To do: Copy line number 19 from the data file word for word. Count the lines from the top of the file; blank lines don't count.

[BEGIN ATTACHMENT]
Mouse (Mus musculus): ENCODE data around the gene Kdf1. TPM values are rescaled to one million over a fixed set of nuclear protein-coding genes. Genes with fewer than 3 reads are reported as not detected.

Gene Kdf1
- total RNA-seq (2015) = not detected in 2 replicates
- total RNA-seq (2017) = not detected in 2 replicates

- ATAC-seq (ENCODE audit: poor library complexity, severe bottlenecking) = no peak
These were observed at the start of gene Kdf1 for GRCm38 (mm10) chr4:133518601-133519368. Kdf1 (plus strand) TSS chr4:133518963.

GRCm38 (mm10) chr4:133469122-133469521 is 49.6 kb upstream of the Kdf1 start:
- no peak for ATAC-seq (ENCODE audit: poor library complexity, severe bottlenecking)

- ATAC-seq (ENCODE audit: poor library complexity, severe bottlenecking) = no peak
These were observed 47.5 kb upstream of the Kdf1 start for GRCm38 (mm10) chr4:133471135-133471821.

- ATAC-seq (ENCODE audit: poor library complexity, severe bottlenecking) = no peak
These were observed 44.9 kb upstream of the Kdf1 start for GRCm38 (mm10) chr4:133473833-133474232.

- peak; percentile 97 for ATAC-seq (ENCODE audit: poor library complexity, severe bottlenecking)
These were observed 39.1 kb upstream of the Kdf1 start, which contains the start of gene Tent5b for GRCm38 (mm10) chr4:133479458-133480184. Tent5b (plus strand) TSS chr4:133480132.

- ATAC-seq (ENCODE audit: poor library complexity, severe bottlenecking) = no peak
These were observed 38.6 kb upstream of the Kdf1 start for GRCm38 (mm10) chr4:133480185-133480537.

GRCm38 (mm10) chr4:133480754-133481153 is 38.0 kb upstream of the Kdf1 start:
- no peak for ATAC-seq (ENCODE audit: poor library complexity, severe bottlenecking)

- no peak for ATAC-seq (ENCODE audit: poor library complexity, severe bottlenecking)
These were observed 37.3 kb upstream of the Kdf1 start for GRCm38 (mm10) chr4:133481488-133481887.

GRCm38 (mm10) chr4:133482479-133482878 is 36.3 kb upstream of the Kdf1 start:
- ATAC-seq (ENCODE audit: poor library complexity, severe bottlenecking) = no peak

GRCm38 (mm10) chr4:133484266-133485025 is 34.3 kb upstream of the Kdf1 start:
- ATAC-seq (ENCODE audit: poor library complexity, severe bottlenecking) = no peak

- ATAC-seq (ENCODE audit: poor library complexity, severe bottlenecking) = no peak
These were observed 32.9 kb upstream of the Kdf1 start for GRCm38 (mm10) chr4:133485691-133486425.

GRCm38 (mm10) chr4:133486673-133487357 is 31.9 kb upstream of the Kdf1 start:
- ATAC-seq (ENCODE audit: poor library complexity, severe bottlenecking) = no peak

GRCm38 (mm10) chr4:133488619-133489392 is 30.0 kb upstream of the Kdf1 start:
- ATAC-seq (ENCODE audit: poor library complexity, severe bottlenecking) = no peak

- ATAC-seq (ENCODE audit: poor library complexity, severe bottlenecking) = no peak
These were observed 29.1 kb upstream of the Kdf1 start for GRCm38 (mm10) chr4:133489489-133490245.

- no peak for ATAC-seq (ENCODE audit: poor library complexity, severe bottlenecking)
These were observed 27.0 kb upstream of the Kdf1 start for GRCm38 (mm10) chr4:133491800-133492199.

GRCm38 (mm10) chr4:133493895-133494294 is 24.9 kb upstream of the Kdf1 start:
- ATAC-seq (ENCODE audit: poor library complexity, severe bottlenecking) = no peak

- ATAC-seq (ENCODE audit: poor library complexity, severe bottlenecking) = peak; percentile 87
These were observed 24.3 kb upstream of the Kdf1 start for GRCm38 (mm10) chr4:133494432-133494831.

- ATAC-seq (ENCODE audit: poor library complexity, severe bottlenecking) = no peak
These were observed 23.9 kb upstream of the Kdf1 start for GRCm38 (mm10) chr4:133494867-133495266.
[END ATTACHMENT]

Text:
- no peak for ATAC-seq (ENCODE audit: poor library complexity, severe bottlenecking)